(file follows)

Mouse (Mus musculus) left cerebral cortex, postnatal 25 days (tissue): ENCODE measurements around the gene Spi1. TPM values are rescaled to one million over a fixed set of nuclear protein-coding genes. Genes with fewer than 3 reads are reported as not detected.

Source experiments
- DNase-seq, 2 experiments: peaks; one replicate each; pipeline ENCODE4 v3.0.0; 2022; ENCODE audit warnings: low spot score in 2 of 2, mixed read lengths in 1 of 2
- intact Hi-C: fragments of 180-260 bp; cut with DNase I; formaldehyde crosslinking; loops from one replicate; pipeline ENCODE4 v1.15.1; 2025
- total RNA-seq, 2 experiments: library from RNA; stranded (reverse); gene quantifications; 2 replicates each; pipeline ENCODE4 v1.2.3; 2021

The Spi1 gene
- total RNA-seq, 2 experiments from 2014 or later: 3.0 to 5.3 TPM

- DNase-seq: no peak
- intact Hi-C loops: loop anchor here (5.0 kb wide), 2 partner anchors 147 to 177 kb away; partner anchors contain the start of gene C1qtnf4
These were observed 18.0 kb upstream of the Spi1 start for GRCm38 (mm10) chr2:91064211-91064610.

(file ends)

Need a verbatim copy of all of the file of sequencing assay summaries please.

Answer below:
Mouse (Mus musculus) left cerebral cortex, postnatal 25 days (tissue): ENCODE measurements around the gene Spi1. TPM values are rescaled to one million over a fixed set of nuclear protein-coding genes. Genes with fewer than 3 reads are reported as not detected.

Source experiments
- DNase-seq, 2 experiments: peaks; one replicate each; pipeline ENCODE4 v3.0.0; 2022; ENCODE audit warnings: low spot score in 2 of 2, mixed read lengths in 1 of 2
- intact Hi-C: fragments of 180-260 bp; cut with DNase I; formaldehyde crosslinking; loops from one replicate; pipeline ENCODE4 v1.15.1; 2025
- total RNA-seq, 2 experiments: library from RNA; stranded (reverse); gene quantifications; 2 replicates each; pipeline ENCODE4 v1.2.3; 2021

The Spi1 gene
- total RNA-seq, 2 experiments from 2014 or later: 3.0 to 5.3 TPM

- DNase-seq: no peak
- intact Hi-C loops: loop anchor here (5.0 kb wide), 2 partner anchors 147 to 177 kb away; partner anchors contain the start of gene C1qtnf4
These were observed 18.0 kb upstream of the Spi1 start for GRCm38 (mm10) chr2:91064211-91064610.